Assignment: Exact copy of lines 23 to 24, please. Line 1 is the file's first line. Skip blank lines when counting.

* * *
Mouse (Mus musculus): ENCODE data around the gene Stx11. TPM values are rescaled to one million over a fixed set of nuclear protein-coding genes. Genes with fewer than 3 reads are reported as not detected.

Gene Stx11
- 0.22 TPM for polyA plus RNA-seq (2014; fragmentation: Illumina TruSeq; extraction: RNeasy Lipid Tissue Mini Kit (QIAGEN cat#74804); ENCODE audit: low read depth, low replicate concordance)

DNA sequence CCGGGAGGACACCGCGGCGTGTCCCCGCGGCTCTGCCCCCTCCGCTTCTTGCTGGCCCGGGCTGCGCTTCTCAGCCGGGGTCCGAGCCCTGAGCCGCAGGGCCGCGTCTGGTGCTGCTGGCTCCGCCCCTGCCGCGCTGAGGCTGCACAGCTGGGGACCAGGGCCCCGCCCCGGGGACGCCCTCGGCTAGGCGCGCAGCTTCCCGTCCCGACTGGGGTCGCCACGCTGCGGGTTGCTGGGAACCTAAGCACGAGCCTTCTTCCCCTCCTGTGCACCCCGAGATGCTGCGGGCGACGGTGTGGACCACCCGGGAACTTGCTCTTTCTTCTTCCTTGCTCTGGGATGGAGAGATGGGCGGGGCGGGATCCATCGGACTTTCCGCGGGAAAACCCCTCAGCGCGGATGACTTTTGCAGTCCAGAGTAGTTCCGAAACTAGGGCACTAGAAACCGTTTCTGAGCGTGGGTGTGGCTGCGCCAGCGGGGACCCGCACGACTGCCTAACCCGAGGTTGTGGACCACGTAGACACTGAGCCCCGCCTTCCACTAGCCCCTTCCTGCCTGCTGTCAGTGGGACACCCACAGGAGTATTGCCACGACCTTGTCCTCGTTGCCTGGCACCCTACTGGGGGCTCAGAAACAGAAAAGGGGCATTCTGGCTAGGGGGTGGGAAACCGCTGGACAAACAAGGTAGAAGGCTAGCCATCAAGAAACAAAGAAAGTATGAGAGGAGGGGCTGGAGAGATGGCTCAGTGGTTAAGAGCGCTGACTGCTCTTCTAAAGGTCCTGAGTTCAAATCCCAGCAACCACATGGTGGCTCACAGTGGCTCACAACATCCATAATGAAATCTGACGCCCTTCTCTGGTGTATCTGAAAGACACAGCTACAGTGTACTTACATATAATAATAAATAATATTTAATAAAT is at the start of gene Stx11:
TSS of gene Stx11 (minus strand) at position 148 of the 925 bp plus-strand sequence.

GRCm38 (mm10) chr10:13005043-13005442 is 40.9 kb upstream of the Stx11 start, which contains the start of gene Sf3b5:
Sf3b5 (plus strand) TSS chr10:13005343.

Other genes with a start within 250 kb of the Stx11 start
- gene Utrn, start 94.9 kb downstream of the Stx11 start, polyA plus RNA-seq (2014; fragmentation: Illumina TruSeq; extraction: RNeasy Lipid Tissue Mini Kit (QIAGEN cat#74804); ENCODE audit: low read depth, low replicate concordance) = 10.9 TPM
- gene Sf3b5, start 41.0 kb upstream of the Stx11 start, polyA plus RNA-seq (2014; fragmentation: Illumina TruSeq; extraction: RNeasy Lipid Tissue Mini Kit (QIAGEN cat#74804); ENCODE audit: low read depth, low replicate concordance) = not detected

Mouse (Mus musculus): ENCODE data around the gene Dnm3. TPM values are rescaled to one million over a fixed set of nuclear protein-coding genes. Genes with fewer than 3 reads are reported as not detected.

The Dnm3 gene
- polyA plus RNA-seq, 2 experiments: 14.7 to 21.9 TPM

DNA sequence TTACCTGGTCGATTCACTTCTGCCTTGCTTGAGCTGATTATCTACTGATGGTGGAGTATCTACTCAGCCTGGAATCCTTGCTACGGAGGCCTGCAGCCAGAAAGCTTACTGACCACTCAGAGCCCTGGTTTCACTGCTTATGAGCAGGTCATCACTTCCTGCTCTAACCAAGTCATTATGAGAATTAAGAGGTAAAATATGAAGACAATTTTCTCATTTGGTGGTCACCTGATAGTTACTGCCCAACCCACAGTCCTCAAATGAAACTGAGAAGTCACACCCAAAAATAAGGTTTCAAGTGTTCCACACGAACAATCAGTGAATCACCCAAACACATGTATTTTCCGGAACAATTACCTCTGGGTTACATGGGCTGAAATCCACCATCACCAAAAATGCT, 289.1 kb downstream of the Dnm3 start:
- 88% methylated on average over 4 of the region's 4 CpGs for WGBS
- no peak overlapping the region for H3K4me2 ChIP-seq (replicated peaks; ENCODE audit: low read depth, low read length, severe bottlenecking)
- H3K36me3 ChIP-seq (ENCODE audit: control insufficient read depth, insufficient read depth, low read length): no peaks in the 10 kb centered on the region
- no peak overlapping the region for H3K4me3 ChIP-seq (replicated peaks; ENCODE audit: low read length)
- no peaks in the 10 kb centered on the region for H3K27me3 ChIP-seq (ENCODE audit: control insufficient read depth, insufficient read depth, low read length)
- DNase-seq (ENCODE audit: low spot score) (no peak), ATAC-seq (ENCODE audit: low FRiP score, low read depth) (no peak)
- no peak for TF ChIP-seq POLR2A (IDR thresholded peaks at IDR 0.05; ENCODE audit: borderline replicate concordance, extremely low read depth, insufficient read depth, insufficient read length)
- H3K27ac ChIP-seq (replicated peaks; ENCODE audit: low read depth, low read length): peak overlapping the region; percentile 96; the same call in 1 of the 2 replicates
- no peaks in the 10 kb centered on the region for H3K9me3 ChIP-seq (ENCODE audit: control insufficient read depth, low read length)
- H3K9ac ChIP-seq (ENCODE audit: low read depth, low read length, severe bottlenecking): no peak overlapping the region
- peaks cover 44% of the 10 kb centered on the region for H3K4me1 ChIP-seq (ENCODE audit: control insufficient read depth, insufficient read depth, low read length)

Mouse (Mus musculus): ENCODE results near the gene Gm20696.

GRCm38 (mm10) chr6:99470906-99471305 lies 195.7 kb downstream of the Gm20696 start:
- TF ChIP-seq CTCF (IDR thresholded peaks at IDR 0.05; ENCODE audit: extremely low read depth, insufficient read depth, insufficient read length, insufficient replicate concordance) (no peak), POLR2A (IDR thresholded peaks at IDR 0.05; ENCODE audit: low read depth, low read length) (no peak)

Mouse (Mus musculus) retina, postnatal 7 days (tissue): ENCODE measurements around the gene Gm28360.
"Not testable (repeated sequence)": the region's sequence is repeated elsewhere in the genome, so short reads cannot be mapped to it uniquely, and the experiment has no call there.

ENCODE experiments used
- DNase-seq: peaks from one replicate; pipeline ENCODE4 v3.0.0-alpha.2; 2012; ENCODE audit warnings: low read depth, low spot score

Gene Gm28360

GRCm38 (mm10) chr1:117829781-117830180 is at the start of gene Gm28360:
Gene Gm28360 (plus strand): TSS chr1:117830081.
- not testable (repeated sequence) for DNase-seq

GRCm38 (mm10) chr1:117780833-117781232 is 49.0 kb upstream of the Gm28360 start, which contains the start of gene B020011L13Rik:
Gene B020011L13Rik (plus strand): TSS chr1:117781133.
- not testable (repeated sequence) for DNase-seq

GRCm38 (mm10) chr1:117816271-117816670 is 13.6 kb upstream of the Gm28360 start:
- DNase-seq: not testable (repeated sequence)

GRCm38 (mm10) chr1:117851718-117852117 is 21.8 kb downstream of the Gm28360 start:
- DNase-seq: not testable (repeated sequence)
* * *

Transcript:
- no peaks in the 10 kb centered on the region for H3K9me3 ChIP-seq (ENCODE audit: control insufficient read depth, low read length)
- H3K9ac ChIP-seq (ENCODE audit: low read depth, low read length, severe bottlenecking): no peak overlapping the region